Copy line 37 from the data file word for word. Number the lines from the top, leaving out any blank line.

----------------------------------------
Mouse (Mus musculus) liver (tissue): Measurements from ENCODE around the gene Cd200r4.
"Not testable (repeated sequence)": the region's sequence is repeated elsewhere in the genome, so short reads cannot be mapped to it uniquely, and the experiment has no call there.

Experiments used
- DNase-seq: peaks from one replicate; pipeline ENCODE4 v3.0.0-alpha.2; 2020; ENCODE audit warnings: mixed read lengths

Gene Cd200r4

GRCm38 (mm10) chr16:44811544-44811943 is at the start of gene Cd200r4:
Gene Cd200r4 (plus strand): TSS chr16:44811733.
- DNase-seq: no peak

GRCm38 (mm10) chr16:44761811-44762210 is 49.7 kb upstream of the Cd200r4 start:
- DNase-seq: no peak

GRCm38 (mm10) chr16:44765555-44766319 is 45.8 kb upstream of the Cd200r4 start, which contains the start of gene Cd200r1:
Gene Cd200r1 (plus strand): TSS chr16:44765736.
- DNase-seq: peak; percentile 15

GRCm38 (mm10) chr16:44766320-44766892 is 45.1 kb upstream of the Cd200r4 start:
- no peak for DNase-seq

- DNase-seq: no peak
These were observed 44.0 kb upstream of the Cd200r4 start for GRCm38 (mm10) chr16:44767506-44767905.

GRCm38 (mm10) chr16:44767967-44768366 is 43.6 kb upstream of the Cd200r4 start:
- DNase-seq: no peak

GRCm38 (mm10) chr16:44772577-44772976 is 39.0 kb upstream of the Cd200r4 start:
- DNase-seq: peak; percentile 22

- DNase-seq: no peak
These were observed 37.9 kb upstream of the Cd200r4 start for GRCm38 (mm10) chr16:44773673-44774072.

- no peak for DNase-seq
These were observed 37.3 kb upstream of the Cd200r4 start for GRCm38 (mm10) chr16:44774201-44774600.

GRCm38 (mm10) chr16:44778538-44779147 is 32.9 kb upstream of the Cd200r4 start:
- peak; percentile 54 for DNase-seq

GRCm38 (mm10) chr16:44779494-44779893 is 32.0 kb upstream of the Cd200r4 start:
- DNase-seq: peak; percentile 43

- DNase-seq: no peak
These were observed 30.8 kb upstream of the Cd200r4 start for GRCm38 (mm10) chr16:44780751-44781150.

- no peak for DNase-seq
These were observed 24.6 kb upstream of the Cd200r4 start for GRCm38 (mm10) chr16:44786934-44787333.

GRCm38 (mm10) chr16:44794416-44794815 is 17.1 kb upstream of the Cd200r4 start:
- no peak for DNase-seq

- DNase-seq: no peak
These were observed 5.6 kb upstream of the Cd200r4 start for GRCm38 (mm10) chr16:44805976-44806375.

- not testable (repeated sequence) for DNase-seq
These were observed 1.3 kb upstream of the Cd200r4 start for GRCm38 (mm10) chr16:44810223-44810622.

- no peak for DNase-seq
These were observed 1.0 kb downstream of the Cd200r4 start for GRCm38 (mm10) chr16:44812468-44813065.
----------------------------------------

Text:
These were observed 5.6 kb upstream of the Cd200r4 start for GRCm38 (mm10) chr16:44805976-44806375.